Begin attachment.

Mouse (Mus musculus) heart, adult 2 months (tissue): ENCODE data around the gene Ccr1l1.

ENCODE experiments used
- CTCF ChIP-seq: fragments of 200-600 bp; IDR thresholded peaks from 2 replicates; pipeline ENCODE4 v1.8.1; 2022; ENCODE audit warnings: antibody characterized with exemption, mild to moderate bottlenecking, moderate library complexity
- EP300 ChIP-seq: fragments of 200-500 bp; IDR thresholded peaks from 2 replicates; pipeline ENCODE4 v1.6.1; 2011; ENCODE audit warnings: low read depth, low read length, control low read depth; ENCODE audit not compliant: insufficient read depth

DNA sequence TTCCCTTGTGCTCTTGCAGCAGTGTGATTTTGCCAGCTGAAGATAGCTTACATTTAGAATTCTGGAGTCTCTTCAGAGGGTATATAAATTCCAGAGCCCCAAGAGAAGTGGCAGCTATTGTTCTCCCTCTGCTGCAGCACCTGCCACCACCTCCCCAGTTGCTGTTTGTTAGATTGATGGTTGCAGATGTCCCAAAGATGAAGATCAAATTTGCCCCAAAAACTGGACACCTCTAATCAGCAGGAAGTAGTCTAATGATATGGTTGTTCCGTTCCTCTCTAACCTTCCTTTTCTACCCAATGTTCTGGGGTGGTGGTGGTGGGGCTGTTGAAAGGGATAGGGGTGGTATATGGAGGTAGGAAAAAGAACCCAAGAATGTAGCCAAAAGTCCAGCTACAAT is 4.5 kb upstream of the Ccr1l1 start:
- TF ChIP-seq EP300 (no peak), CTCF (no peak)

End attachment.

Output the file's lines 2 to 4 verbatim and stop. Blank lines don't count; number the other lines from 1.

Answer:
ENCODE experiments used
- CTCF ChIP-seq: fragments of 200-600 bp; IDR thresholded peaks from 2 replicates; pipeline ENCODE4 v1.8.1; 2022; ENCODE audit warnings: antibody characterized with exemption, mild to moderate bottlenecking, moderate library complexity
- EP300 ChIP-seq: fragments of 200-500 bp; IDR thresholded peaks from 2 replicates; pipeline ENCODE4 v1.6.1; 2011; ENCODE audit warnings: low read depth, low read length, control low read depth; ENCODE audit not compliant: insufficient read depth